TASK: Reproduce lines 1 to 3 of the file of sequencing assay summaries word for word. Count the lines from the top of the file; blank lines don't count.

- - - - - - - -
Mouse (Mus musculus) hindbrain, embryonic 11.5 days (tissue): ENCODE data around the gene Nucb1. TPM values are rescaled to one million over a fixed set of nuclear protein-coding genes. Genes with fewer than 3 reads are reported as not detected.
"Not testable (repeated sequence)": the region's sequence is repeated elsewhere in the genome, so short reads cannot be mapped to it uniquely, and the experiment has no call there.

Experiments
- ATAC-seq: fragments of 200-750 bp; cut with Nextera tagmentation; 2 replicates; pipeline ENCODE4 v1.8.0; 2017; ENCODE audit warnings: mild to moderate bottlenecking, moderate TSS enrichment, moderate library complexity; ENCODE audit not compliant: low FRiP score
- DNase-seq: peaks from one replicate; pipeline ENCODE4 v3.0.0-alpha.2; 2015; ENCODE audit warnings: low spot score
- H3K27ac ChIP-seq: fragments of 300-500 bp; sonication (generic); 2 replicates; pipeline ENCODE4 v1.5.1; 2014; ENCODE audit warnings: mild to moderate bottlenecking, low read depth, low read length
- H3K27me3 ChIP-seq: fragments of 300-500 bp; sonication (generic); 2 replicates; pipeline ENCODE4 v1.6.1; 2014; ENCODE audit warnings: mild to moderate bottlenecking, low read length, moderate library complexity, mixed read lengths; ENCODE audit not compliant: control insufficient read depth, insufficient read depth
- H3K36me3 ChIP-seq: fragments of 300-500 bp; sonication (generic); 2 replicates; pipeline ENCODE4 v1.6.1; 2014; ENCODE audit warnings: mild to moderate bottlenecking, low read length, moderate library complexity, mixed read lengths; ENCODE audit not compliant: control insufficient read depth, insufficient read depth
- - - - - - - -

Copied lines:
Mouse (Mus musculus) hindbrain, embryonic 11.5 days (tissue): ENCODE data around the gene Nucb1. TPM values are rescaled to one million over a fixed set of nuclear protein-coding genes. Genes with fewer than 3 reads are reported as not detected.
"Not testable (repeated sequence)": the region's sequence is repeated elsewhere in the genome, so short reads cannot be mapped to it uniquely, and the experiment has no call there.

Experiments